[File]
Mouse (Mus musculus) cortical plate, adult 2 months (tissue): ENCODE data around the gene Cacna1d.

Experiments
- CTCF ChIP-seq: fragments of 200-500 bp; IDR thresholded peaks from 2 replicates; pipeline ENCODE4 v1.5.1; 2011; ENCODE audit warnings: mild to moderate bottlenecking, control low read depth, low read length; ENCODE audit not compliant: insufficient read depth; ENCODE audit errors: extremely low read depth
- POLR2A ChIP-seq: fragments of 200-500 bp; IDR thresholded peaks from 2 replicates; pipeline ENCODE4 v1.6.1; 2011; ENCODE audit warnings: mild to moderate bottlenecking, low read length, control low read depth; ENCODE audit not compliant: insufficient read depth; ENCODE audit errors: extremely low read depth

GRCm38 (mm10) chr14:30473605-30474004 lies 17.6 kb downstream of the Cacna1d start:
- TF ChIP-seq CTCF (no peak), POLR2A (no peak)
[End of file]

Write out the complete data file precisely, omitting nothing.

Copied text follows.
Mouse (Mus musculus) cortical plate, adult 2 months (tissue): ENCODE data around the gene Cacna1d.

Experiments
- CTCF ChIP-seq: fragments of 200-500 bp; IDR thresholded peaks from 2 replicates; pipeline ENCODE4 v1.5.1; 2011; ENCODE audit warnings: mild to moderate bottlenecking, control low read depth, low read length; ENCODE audit not compliant: insufficient read depth; ENCODE audit errors: extremely low read depth
- POLR2A ChIP-seq: fragments of 200-500 bp; IDR thresholded peaks from 2 replicates; pipeline ENCODE4 v1.6.1; 2011; ENCODE audit warnings: mild to moderate bottlenecking, low read length, control low read depth; ENCODE audit not compliant: insufficient read depth; ENCODE audit errors: extremely low read depth

GRCm38 (mm10) chr14:30473605-30474004 lies 17.6 kb downstream of the Cacna1d start:
- TF ChIP-seq CTCF (no peak), POLR2A (no peak)